May 31, 2005
The Oslo Syndrome: Delusions of a People Under Siegeby Kenneth Levin
In the 1993 Oslo accords, Israel embraced Yasser Arafat as its "peace partner." It then installed him in Gaza and the West Bank as head of a nascent Palestinian government, allowed him to bring with him some 7,000 of his loyalist gunmen, and provided the gunmen with weapons, even as Arafat continued to support terrorist attacks on Israelis and to assure… See more details below
In the 1993 Oslo accords, Israel embraced Yasser Arafat as its "peace partner." It then installed him in Gaza and the West Bank as head of a nascent Palestinian government, allowed him to bring with him some 7,000 of his loyalist gunmen, and provided the gunmen with weapons, even as Arafat continued to support terrorist attacks on Israelis and to assure Palestinians and other Arabs his goal remained Israel's destruction.
Why did Israel pursue the path of Oslo? Why did it persist on that path when, in the wake of the initial Oslo agreements, the Palestinians unleashed an unprecedented wave of anti-Israel terror? Palestinian leaders also routinely called for holy war against Israel and compared Oslo to the Treaty of Hudaibiya, which Mohammed had signed in 628 and abandoned when his forces became strong enough to overwhelm his adversaries. Arafat and his subordinates told Arab audiences that Oslo was a step in the PLO's 1974 "plan of phases," a strategy of acquiring whatever land could be won by negotiations and using that territory as a base for pursuing Israel's annihilation. Yet Israel responded with additional concessions.
What psychological, historical and communal forces spawned policies that undermined Israel's security and even threatened its survival? Dr. Levin's original and powerfully persuasive analysis relates Israeli diplomacy of the nineteen-nineties to psychological responses common among chronically besieged populations, whether minorities subjected to defamation, discrimination and assault or small nations under chronic attack by their neighbors. More particularly, he demonstrates links between the evolution of Oslo and the long history of Diaspora Jews being subjected to persistent abuse. The reaction of many enduring such abuse was to seek to improve their predicament by endorsing elements of the surrounding societies' bigoted indictments and embracing delusions of salvation through self-effacement and concessions.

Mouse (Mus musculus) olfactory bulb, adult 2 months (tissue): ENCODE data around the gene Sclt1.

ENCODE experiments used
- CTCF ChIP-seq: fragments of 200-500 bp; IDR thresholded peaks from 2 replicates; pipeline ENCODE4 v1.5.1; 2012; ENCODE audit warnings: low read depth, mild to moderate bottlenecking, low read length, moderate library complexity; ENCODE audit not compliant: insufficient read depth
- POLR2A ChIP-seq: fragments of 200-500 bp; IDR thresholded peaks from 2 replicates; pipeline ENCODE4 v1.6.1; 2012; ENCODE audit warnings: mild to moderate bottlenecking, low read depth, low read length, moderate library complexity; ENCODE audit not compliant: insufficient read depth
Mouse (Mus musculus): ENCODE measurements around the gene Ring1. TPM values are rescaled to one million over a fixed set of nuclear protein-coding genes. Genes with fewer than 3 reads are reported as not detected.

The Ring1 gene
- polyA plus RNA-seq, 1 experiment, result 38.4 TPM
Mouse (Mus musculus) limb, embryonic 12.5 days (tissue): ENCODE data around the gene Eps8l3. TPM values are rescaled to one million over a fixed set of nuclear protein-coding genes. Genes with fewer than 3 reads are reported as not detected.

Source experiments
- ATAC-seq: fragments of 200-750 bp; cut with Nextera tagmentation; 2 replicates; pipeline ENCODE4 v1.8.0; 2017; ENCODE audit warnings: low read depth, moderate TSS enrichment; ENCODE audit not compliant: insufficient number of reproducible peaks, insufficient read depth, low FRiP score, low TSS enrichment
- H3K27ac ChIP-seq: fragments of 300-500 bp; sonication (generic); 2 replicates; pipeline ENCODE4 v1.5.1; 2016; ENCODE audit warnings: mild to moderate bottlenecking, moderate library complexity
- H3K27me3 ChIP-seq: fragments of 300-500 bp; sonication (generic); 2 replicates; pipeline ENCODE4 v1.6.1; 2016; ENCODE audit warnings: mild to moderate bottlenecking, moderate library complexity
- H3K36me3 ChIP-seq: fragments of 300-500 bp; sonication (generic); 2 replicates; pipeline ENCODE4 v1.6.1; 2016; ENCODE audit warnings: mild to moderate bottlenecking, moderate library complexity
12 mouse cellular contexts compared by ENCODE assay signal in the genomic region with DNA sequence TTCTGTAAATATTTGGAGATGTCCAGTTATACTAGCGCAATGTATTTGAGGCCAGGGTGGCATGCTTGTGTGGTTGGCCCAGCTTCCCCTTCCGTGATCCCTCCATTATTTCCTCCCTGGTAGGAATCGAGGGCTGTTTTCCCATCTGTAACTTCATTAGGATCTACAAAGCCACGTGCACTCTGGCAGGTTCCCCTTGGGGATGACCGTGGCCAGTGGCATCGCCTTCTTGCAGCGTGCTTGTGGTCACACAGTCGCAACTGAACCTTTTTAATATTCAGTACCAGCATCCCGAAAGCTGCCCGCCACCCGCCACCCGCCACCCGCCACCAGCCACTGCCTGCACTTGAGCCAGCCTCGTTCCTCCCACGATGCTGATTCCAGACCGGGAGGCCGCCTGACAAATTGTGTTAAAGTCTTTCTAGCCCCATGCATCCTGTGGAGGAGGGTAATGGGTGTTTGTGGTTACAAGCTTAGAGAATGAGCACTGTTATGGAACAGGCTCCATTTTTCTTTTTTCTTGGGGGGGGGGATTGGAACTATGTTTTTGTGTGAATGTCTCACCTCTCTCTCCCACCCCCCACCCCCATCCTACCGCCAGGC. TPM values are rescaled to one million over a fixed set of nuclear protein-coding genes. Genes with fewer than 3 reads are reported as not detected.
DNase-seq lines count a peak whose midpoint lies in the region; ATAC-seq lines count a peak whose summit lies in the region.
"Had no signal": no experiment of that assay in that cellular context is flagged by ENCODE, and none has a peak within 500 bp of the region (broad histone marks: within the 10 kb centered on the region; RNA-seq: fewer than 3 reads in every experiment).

This case study in the psychology of a community under chronic attack takes on broader significance at a time when even traditionally safe and secure societies such as the United States are confronting the psychological challenges posed by terrorist assaults.
May 31, 2005
Jerusalem Center for Policy Analysis, April 2005
Combining psychiatric analysis with international relations, Dr. Kenneth Levin spoke about his new book analyzing Israeli psychological responses to the Palestinians in a Monday night speech sponsored by Chabad.
Levin, a clinical instructor of psychiatry at Harvard University Medical School and frequent commentator on Israeli politics, claimed that groups living under such stressful situations -- the "chronically besieged" -- often choose to accept even the most improbable offers of relief in hopes of ending their mistreatment.
"The chronically besieged tend to embrace the indictments of their accusers in hopes that by accepting them, by reforming, they will escape their predicament," Levin said.
The Oslo Accords, a series of agreements between Israel and Palestine in an attempt to end the Israeli-Arab conflict peacefully, were signed in 1993. They made little progress in their attempts to bring peace to the Middle East and saw increased violence between the two countries.
"The Oslo process was supposed to bring peace, and instead it led to, at that point, the worst terror that Israel had ever seen. The obvious question is why," Levin said. "People haven't answered the basic whys because when you answer them, you realize that Oslo was doomed from the beginning." Levin's book, "The Oslo Syndrome: Delusions of a People Under Siege," analyzes why so many Israeli Jews saw promise in the Oslo Accords peace negotiations despite Yassar Arafat's public refusals to renouce terrorism.